ILLINOIS– A school board apologized Monday for halting distribution ofthe student newspaper at Huntley High School and gave students the OK to passout the paper, which contained an editorial critical of a school boardmember.
The delay resulted from a school board member who caught windlast Wednesday that an unflattering editorial about him would run inFriday’s edition of the Voice.
In hindsight, putting a hold on distribution because of one schoolboard member’s complaints was a bad idea, District 158Interim-Superintendent Robert Hammon said.
This issue of theVoice will be old news by the timestudents read the paper when they return from spring break next week. A localnewspaper, the Northwest Herald, ranthe editorial on Friday along with a story about the censorship.
Thestudent editorial questioned why Larry Snow, a board member in District 158, wasspeaking out against a tax referendum in neighboring District 300.
The editorial states, ”We need your focus, Mr. Snow, to be onDistrict 158 in putting programs back together and solving problemshere.”
The ordeal began last Wednesday when Snow called him andasked him to block the editorial from printing, Hammon said.
He saidhe let the paper print the editorial, but he, along with the principal, decidednot to let the students distribute the paper on Friday. So 1,500 copies of theVoice spent the weekend at the house ofstudent editor Jake Sanches.
”It’s something that nevershould have happened,” Sanches told a reporter at the Chicago Tribune, which also covered the story.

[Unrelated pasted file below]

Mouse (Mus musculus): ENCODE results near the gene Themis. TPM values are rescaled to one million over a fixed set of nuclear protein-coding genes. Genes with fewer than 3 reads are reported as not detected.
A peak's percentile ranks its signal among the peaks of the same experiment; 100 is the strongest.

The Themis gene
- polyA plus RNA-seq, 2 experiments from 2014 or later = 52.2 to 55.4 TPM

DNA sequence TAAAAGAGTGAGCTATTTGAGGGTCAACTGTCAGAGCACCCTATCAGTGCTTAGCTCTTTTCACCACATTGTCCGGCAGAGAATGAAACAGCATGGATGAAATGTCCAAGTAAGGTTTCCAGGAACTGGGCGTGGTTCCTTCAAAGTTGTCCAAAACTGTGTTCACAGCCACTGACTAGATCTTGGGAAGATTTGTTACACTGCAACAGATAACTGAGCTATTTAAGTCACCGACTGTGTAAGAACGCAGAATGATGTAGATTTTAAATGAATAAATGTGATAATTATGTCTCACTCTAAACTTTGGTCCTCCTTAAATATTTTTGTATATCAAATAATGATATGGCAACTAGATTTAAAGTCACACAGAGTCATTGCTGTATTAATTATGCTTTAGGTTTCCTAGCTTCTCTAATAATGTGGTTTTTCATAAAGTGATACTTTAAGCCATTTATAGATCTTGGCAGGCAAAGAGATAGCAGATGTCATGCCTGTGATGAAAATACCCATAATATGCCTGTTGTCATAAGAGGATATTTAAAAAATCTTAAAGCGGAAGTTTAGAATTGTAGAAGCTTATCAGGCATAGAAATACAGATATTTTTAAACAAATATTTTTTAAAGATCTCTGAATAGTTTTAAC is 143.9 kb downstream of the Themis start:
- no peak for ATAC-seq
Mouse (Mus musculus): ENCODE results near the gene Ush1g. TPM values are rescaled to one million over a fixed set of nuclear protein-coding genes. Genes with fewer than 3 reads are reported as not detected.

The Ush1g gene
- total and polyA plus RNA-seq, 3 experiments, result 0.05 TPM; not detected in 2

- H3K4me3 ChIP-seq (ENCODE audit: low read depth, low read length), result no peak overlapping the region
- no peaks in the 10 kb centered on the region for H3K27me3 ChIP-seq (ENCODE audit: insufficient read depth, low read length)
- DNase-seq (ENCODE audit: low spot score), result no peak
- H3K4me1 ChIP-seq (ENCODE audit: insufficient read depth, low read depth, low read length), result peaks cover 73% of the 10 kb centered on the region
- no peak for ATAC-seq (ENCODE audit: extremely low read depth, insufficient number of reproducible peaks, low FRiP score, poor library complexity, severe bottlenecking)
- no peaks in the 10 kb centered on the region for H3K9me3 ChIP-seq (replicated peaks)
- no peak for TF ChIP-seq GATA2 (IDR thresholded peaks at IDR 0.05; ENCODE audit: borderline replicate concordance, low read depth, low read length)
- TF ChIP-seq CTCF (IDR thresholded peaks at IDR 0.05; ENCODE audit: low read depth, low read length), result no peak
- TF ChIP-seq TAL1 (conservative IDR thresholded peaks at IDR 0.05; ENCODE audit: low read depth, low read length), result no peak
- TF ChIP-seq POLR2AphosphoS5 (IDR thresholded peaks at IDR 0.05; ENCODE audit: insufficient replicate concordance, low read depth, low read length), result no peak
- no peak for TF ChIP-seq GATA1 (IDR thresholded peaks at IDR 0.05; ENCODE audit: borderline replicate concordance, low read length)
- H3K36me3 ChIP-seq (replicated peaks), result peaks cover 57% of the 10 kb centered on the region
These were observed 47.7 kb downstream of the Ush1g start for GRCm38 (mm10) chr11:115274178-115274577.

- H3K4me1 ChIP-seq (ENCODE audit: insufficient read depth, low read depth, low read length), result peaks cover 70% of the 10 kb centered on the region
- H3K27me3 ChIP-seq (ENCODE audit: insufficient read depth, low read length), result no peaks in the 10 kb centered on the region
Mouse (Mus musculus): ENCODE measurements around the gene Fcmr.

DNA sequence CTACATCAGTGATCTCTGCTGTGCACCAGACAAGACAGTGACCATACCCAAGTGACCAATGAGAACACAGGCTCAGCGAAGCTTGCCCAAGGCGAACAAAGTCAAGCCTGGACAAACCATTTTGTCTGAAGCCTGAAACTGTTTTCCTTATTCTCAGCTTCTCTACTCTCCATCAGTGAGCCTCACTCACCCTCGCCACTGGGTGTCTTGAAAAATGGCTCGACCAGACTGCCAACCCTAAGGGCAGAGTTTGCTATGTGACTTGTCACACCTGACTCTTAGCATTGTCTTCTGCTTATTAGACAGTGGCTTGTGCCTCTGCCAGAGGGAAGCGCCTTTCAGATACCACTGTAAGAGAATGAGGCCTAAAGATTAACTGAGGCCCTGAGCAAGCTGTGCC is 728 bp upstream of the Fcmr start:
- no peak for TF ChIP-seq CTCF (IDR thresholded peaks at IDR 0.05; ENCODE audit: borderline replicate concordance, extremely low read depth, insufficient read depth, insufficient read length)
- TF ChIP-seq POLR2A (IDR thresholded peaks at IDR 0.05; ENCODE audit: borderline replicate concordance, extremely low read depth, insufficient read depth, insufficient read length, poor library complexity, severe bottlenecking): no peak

Hammon said Snow insisted on having a board meeting to discusswhether the editorial should be allowed to appear in the paper.
Snowtold the Northwest Herald, ”Itappears to me as if the school newspaper does not have the right of politicalfree speech. [Students] have a right to write a letter to the editor…or tostand on the street corner with signs. Do they have the legal right to do itpaid by taxpayers?”
At the Monday morning meeting the boardvoted to allow the distribution of the paper and apologized to the studentjournalists.
But Snow tells a different story.
He said he never protested the content of the editorial.
”The currenteditorial met all the standards. There was never a reason for it to be held. Nowthey bring up this free speech and frame me as a censor,” Snow said.
Snow said that after several parents phoned him last week aboutthe editorial, he was concerned that the content of the editorial might befalse.
But after he saw the editorial when it ran in theNorthwest Herald, he said ”therewas really nothing wrong with the editorial,” and the criticism was tamecompared to flack he has received in the past.
Snow said he came toMonday’s meeting and announced that not only did he support distributingthe paper, but also he made a motion for the student newspaper to have
”complete free speech.” Under current district guidelines,”school authorities may edit or delete material that is inconsistent withthe school mission,” Snow said.
”He tried to take all thequestions and control the situation,” Hammon said of Snow’s behaviorat the meeting. ”He tried to expand it into free speech and freedom of thepress.”
No board members seconded that motion, Snow said.
Both Snow and Hammon said a student newspaper should”absolutely” have the freedom to criticize public officials.